Oranges & Grapefruits: I prefer to peel these items and then grind & press due to the bitter flavor in the peel.

Pineapples: Remove the green crown and cut into quarters, but leave the skin on.

Passion Fruit: In most areas these are a bit pricey, I like to add this to finished juice by scooping out the seeds and mixing them into the juice.

Have questions on specific produce? Or have tips you would like to share? Let us know by commenting below.

Infographic for Easy Reference on How to Prepare Produce for Juice

 

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About The Author

Ari Sexner is a classically trained chef who has worked at some of the finest dining restaurants in America, and eventually made his way into cold-pressed juice, developing the first USDA Certified Organic juice program on the Las Vegas strip for Bellagio Hotel. He currently works as a full time consultant, guiding new cold-pressed juice companies through kitchen planning, operations, recipe creation, food costing, sourcing ingredients, HACCP and SSOP programs, USDA Organic Certification, and more.

33 Responses

  1. Very helpful !! Thank you 🙂

    Reply

    1. Very helpful article! We are a certified organic juice business and have never used produce wash, but we do thoroughly wash all our fruits and veggies before pressing them into juice. The leafy greens (parsley, kale, cilantro, mint) usually get triple washed. We use a lot of organic apples, and cut them in half stem-to-stem before grinding to make sure the centers are “clean”. For our carrot-orange-turmeric drink we’ve been following Goodnature’s tip for pressing oranges — cut them in half without peeling and put them right into the pressing bag with the plates barely open (no grinding). I think there’s a video that shows this. Would you please share the exact name of the Ecolab produce wash you use that’s approved for certified organic operations – we’re interested to try it. We do remove the very long stems on parsley — is this one of the greens that has flavorful stems?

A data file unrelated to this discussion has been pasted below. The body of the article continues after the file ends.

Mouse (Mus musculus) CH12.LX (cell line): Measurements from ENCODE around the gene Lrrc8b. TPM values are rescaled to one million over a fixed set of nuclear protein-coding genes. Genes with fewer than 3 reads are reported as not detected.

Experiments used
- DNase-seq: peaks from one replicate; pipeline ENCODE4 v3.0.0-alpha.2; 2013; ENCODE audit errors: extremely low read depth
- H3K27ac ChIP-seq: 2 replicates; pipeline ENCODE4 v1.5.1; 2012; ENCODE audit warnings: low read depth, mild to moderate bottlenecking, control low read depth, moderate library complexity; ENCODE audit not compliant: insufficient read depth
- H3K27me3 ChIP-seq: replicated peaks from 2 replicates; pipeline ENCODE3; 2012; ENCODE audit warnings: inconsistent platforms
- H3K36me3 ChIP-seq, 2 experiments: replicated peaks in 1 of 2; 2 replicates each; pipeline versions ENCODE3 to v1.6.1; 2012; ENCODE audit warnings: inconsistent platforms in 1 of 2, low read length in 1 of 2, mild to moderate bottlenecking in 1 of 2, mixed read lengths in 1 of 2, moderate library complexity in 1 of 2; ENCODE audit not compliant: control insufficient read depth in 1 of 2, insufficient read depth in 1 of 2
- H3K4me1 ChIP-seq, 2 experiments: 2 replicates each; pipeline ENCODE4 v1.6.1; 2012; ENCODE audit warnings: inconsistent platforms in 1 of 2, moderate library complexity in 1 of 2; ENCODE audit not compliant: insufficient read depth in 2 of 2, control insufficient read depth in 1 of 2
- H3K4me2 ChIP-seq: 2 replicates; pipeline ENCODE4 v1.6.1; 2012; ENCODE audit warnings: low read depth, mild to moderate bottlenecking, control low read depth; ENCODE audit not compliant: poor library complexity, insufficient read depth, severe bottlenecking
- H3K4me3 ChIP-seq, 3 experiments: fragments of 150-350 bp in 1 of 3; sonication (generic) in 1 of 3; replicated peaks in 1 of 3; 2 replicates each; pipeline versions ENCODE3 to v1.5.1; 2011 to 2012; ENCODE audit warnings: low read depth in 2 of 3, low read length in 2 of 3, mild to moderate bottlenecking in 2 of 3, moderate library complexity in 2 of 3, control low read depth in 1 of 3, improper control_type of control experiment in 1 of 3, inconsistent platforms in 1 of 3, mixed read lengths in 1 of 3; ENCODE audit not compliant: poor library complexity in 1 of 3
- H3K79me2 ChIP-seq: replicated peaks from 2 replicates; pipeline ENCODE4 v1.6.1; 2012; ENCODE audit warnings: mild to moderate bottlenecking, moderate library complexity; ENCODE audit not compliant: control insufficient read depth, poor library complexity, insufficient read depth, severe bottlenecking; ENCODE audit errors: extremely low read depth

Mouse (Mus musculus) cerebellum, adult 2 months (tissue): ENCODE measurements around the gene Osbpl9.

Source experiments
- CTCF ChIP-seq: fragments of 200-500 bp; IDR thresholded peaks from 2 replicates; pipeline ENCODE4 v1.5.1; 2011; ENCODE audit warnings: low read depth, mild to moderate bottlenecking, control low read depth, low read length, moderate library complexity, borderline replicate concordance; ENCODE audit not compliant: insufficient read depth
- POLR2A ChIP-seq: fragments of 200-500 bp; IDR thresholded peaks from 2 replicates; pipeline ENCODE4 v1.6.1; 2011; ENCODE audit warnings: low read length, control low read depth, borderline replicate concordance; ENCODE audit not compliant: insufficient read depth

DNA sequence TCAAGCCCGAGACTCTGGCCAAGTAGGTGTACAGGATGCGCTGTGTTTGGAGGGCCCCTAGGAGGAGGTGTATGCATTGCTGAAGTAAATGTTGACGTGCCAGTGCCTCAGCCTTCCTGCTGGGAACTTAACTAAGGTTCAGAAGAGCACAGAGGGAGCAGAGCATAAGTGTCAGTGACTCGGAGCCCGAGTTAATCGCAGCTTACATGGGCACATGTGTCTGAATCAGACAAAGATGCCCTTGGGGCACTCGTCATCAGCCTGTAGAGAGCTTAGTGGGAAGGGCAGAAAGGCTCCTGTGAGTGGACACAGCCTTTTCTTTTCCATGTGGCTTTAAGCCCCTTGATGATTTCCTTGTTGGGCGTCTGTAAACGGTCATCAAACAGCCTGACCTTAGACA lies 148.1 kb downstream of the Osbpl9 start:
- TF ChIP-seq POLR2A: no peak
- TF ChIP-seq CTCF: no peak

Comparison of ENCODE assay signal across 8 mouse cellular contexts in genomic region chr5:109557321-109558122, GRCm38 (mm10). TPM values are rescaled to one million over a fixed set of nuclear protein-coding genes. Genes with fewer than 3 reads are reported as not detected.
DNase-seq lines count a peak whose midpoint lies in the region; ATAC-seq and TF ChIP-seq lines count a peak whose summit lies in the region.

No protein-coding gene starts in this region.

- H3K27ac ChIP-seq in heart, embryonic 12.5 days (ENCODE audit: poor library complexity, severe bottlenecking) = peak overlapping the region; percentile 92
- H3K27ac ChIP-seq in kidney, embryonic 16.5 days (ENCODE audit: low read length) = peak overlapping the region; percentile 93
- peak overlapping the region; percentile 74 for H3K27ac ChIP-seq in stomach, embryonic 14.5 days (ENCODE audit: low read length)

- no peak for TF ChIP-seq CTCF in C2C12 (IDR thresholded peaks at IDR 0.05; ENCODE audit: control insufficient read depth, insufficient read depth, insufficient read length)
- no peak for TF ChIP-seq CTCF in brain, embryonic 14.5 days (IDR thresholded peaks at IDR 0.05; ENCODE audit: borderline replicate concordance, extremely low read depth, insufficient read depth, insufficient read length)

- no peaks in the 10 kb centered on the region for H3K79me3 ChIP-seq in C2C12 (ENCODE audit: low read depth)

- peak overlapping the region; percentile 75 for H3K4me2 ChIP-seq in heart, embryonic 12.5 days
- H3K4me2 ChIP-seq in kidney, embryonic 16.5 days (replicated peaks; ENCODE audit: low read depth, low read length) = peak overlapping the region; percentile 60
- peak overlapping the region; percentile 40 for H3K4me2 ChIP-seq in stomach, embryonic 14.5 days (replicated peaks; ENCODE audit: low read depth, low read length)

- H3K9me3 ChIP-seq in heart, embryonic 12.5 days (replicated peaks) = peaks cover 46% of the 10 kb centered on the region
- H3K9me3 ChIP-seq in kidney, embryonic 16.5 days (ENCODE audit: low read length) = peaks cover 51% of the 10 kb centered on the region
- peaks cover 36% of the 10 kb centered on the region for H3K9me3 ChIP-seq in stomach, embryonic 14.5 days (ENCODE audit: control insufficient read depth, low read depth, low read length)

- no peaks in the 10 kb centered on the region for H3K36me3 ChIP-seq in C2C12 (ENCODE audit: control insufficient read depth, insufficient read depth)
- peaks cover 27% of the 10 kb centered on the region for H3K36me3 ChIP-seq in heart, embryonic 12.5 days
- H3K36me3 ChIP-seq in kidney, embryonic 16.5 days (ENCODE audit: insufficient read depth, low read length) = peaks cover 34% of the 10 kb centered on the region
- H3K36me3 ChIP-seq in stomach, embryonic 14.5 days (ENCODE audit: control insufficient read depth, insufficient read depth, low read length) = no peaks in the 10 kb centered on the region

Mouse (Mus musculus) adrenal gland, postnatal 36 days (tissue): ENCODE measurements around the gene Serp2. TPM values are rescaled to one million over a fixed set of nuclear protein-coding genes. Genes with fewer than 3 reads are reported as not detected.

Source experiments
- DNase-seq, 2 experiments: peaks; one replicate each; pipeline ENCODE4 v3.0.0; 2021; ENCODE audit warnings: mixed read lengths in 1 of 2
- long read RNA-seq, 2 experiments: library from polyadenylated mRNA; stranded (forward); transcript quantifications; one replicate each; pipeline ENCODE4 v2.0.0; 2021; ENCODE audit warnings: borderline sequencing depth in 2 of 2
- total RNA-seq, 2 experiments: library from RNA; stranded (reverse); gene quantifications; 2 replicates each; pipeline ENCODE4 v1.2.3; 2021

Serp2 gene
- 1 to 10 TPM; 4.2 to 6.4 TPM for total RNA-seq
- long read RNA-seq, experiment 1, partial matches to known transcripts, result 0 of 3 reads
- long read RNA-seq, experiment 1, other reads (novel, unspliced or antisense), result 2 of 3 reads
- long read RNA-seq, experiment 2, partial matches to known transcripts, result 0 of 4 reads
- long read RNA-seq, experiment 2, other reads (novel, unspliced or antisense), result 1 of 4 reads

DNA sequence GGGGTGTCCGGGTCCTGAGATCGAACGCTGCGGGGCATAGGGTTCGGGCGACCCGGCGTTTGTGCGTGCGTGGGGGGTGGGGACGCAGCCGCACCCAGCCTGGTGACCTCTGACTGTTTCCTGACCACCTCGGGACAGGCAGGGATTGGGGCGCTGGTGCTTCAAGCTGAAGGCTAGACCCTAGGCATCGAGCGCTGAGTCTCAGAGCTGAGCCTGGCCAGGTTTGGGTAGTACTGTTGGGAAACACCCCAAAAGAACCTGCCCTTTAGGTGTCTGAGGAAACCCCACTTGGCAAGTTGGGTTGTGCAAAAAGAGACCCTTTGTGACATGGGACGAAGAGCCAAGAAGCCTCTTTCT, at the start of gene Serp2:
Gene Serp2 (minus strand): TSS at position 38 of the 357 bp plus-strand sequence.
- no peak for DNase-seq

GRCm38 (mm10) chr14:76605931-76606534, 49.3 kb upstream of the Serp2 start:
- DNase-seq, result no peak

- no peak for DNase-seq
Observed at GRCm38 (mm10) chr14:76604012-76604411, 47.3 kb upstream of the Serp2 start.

Reply

      1. Hello, it’s great to talk to certified organic operations, it’s always a challenge to keep up with the organic produce and documentation but rewarding in the end. The antimicrobial wash is called fruit and vegetable antimicrobial treatment from ECOlab. It used to be called Victory but they have discontinued it a few years ago, both work great though. For the herbs I typically use all stems unless they are yellow, bruised, hard or Woody. Typically the Woody stems can give a bitter flavor when processed.

        Reply

  2. Wow you leave the rind on the pineapple? Do you have a preference in antimicrobial wash? I’ve always just used water. Preferably one that goes well with organic marketing?

    Reply